A Complete Guide

Gourmet Food Source
Food Matters
Wine Notes
Home Grown
Chef's Source
Book Reviews
The subject of cheese is a huge, all-encompassing one; it touches so many different recipes, has so many individual types and characteristics and offers incredible diversity to the cook that it is hard to imagine a world without this wonderful product.

French Brie

The production of cheese dates back thousands of years from stock-rearing areas where there was a need to use surplus milk. The farmers discovered that curdled milk once drained and salted was perfectly edible and history is littered with examples of how cheese production evolved from its most basic to its most refined. Europe, and France in particular is home to the majority of the great cheeses, the rural areas of France and the counties of Britain produce a huge range of wonderful, artisan cheeses with their own individual history. It is these small producers, which, for me, really capture the true essence of cheese making.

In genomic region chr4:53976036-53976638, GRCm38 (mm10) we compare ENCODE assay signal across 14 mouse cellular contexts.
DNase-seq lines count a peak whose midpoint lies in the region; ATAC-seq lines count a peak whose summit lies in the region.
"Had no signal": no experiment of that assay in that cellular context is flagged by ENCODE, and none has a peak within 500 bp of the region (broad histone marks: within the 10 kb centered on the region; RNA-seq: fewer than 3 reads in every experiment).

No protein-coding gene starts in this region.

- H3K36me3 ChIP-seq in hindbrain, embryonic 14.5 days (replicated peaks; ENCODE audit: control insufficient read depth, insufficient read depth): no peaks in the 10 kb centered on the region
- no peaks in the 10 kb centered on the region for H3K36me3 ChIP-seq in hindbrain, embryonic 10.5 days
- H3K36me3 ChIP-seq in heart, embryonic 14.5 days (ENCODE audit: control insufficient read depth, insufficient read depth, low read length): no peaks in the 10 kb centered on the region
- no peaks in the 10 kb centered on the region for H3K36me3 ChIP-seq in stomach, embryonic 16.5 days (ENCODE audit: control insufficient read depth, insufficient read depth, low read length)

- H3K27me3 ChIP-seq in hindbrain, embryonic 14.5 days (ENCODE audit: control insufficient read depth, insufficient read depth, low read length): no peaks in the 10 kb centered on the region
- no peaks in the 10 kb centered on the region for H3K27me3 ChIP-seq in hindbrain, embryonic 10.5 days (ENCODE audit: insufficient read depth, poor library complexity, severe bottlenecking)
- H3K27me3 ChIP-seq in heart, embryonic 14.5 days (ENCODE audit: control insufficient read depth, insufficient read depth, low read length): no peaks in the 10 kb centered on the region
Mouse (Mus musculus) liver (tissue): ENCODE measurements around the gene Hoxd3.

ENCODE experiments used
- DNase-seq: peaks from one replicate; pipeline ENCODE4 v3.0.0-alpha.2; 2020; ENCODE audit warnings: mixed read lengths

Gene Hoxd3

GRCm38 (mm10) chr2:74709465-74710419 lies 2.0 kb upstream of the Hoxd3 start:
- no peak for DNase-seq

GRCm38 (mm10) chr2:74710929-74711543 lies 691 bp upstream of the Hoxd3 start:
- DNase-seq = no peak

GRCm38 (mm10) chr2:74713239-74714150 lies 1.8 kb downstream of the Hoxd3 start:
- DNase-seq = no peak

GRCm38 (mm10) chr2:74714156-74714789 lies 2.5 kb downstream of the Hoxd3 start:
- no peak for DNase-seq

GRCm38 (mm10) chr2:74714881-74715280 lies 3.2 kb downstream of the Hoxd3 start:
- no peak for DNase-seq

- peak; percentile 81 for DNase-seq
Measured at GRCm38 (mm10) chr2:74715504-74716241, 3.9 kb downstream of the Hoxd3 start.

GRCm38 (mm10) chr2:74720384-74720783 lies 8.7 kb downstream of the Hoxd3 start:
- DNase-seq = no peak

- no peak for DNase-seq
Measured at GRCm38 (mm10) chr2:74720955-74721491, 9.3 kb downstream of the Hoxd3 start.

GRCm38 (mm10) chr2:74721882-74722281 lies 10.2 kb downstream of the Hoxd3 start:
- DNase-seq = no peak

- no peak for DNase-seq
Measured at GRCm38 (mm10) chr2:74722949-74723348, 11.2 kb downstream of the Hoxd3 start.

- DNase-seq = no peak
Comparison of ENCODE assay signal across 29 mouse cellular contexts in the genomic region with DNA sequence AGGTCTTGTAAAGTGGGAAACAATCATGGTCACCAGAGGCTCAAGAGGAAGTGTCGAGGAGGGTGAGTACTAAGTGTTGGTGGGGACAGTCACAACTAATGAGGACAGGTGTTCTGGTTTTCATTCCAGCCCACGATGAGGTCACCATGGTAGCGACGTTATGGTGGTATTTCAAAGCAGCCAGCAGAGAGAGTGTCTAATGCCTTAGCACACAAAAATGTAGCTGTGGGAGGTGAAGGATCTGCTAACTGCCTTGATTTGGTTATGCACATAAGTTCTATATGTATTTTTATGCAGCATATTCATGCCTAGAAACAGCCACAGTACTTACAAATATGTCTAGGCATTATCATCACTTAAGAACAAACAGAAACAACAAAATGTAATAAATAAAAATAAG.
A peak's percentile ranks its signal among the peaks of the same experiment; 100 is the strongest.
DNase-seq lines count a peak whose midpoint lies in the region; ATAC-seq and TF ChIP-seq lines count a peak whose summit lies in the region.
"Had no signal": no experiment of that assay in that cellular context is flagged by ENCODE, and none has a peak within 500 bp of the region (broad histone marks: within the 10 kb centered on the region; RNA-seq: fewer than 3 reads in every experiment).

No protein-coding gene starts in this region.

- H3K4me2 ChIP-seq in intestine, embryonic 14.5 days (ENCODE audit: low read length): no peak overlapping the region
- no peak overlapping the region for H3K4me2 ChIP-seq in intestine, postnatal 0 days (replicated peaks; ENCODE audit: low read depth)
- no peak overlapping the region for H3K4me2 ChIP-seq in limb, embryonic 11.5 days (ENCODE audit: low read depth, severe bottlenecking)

For years they have dedicated their lives to producing superb cheeses and rarely receive the global recognition they deserve. Their names alone spark the imagination; Stinking Bishop, Grandma Singleton’s Lancashire, Tęte de Mort, Lincolnshire Poacher and Mrs Temple’s Binham Blue to name but a few. It is these producers who, against financial odds continue to maintain a tradition of cheese making passed onto them by their ancestors and deserve our support to ensure the tradition survives.

For ease of navigation I have listed the cheeses by country rather than type and, where possible, uses in cooking.

Other European
Rest of the World

Content and picture © Miles Collins